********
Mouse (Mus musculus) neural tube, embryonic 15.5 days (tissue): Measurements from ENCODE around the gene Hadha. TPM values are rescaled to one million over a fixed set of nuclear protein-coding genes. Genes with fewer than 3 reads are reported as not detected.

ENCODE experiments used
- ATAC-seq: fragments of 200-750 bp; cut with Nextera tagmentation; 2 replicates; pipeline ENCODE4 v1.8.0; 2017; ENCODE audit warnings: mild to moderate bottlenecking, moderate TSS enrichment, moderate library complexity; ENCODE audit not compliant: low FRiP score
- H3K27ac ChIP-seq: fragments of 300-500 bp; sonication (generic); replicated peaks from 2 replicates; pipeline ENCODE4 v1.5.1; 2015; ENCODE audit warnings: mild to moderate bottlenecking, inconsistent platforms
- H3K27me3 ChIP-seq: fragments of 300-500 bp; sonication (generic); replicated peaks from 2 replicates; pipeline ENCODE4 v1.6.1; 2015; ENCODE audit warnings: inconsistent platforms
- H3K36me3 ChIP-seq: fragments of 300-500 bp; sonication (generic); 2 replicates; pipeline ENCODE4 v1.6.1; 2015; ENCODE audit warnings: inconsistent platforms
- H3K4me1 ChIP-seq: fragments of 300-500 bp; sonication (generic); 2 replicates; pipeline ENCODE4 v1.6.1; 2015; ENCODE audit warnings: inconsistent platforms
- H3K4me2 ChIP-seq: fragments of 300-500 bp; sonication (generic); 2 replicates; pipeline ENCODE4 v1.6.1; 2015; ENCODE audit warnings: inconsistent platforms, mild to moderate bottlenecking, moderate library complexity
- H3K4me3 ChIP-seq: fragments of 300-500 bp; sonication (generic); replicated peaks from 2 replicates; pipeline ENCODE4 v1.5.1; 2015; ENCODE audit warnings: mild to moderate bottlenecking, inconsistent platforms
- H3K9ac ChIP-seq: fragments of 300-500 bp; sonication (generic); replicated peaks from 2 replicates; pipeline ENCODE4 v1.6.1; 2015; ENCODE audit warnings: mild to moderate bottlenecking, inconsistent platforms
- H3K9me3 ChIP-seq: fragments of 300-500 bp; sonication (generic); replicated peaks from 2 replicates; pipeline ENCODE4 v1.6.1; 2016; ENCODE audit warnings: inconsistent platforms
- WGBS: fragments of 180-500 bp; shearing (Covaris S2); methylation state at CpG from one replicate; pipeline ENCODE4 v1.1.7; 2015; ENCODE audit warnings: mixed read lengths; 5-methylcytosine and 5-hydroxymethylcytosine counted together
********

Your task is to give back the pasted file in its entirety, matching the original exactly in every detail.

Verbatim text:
Mouse (Mus musculus) neural tube, embryonic 15.5 days (tissue): Measurements from ENCODE around the gene Hadha. TPM values are rescaled to one million over a fixed set of nuclear protein-coding genes. Genes with fewer than 3 reads are reported as not detected.

ENCODE experiments used
- ATAC-seq: fragments of 200-750 bp; cut with Nextera tagmentation; 2 replicates; pipeline ENCODE4 v1.8.0; 2017; ENCODE audit warnings: mild to moderate bottlenecking, moderate TSS enrichment, moderate library complexity; ENCODE audit not compliant: low FRiP score
- H3K27ac ChIP-seq: fragments of 300-500 bp; sonication (generic); replicated peaks from 2 replicates; pipeline ENCODE4 v1.5.1; 2015; ENCODE audit warnings: mild to moderate bottlenecking, inconsistent platforms
- H3K27me3 ChIP-seq: fragments of 300-500 bp; sonication (generic); replicated peaks from 2 replicates; pipeline ENCODE4 v1.6.1; 2015; ENCODE audit warnings: inconsistent platforms
- H3K36me3 ChIP-seq: fragments of 300-500 bp; sonication (generic); 2 replicates; pipeline ENCODE4 v1.6.1; 2015; ENCODE audit warnings: inconsistent platforms
- H3K4me1 ChIP-seq: fragments of 300-500 bp; sonication (generic); 2 replicates; pipeline ENCODE4 v1.6.1; 2015; ENCODE audit warnings: inconsistent platforms
- H3K4me2 ChIP-seq: fragments of 300-500 bp; sonication (generic); 2 replicates; pipeline ENCODE4 v1.6.1; 2015; ENCODE audit warnings: inconsistent platforms, mild to moderate bottlenecking, moderate library complexity
- H3K4me3 ChIP-seq: fragments of 300-500 bp; sonication (generic); replicated peaks from 2 replicates; pipeline ENCODE4 v1.5.1; 2015; ENCODE audit warnings: mild to moderate bottlenecking, inconsistent platforms
- H3K9ac ChIP-seq: fragments of 300-500 bp; sonication (generic); replicated peaks from 2 replicates; pipeline ENCODE4 v1.6.1; 2015; ENCODE audit warnings: mild to moderate bottlenecking, inconsistent platforms
- H3K9me3 ChIP-seq: fragments of 300-500 bp; sonication (generic); replicated peaks from 2 replicates; pipeline ENCODE4 v1.6.1; 2016; ENCODE audit warnings: inconsistent platforms
- WGBS: fragments of 180-500 bp; shearing (Covaris S2); methylation state at CpG from one replicate; pipeline ENCODE4 v1.1.7; 2015; ENCODE audit warnings: mixed read lengths; 5-methylcytosine and 5-hydroxymethylcytosine counted together